Just when you thought that the Amityville case was dead, Fantasia Film Festival revived it once again. There have been a variety of Hollywood films made about the 1973 case (1979 and 2005’s The Amityville Horror, 1989’s The Amityville Curse, etc.), in which Ronald DeFeo, 23, killed his entire family in their Amityville, NY home. The films’ primarily focuses have been the paranormal occurrences which allegedly influenced DeFeo and tormented the family which subsequently inhabited the house. It may seem uninspired to continually revisit the tale, but filmmaker Eric Walter has given this staple of American mythology a new spin. In his documentary, My Amityville Horror, Danny Lutz, a member of the family which moved into the house following DeFeo’s massacre and claimed that the house was haunted, comes forward for the first time in 35 years to share his story.
The documentary compliments the legend with a psychological study. As layers are slowly peeled back, we learn of Danny’s heated relationship with his stepfather, George; we bear witness to his own inconsistent recounting of the home’s strange activity; and we gradually become skeptical of the legendary ghost story. Walter uses shots and editing choices that create a distance between Danny and the story that has shaped him. Clips of him shredding a guitar are interposed throughout, but ultimately, through interviews, we discover that the tale has, indeed, possessed him in an abysmal way. We watch Danny cry while reuniting with Lorraine Warren (a paranormal investigator who was close with his mother), admit of his childrens’ disappointment in him, and recall his experiences with the case’s initial investigator, Laura Didio. The revelation of his tormented character is more bone-chilling than the Amityville mythology, itself; for it reveals how such a history can have fundamental, long-ranging effects on a family (e.g. having to co-exist with cinematic doppelgangers, who bear their family name, from an American horror franchise).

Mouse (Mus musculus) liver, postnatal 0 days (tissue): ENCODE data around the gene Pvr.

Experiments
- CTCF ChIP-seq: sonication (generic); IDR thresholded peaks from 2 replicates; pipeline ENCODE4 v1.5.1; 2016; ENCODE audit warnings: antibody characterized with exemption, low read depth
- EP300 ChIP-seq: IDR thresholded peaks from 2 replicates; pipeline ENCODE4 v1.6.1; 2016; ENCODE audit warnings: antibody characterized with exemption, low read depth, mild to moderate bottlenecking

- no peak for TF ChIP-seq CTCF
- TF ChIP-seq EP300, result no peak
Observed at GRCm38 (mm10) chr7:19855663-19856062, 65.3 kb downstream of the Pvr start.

Whereas Walter spent ten years researching the documentary, it still fails to address certain details that could have provided more transparency about the case; however, this may have been a deliberate attempt to avoid isolating a key viewer demographic. Regardless, what is more fascinating than dwelling on whether the ghost-story was a fabrication, was plunging into Danny’s psychology and exploring the Lutz family web. In the end, all of the pieces do not add up to a cohesive narrative on the mythology of the Amityville hauntings; they manifest as fragments comprising the woeful personality of Danny Lutz.
Fantasia Film Festival is known for screening relevant and innovating horror flicks, yet what’s interesting is that sometimes the scariest content lies in subject matter that has been documented, as it inherently hits closer to home. Eric Walter has used Danny Lutz as a vehicle to rekindle interest in the Amityville franchise, and while it’s certainly a shame that no other family members would speak up, you’ll find that this meditation on Danny’s character is enough to inspire both cinematic and historical debates.
by Olivia Saperstein